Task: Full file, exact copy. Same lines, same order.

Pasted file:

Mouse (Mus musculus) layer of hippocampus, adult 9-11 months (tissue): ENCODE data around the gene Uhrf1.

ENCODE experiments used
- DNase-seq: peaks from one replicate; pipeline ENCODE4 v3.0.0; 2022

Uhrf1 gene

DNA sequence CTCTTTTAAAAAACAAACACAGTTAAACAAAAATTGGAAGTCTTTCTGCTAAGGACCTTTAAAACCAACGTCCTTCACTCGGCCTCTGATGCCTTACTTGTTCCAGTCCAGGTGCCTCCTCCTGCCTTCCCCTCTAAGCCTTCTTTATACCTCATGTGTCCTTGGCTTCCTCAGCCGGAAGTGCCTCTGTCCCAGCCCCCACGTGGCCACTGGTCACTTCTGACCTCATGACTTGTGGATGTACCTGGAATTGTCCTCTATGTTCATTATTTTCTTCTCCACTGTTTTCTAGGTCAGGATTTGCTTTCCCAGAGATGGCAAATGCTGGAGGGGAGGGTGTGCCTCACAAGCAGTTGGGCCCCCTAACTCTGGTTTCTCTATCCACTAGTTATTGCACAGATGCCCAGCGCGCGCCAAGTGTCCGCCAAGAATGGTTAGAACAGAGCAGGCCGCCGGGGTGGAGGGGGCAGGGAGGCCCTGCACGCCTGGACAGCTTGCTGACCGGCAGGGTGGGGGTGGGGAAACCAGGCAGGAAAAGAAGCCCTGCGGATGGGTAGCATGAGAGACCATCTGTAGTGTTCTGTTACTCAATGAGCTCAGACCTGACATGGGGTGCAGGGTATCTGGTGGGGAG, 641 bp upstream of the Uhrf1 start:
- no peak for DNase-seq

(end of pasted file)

Mouse (Mus musculus) layer of hippocampus, adult 9-11 months (tissue): ENCODE data around the gene Uhrf1.

ENCODE experiments used
- DNase-seq: peaks from one replicate; pipeline ENCODE4 v3.0.0; 2022

Uhrf1 gene

DNA sequence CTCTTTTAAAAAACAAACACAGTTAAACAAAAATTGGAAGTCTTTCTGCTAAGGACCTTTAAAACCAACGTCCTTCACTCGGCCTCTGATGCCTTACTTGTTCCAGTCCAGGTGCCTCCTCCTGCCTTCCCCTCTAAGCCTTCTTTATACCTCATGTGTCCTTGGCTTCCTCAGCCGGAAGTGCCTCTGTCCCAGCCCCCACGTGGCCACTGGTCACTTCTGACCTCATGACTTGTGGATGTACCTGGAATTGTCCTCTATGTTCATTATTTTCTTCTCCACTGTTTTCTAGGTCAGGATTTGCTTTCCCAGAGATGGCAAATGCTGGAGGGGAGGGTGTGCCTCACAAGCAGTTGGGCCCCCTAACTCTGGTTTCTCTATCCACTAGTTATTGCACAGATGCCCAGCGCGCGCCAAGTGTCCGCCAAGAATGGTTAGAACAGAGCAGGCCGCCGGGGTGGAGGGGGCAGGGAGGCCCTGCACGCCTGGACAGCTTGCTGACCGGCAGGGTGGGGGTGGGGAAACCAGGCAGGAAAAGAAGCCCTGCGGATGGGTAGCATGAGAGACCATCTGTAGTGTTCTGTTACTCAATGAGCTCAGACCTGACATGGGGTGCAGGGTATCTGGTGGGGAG, 641 bp upstream of the Uhrf1 start:
- no peak for DNase-seq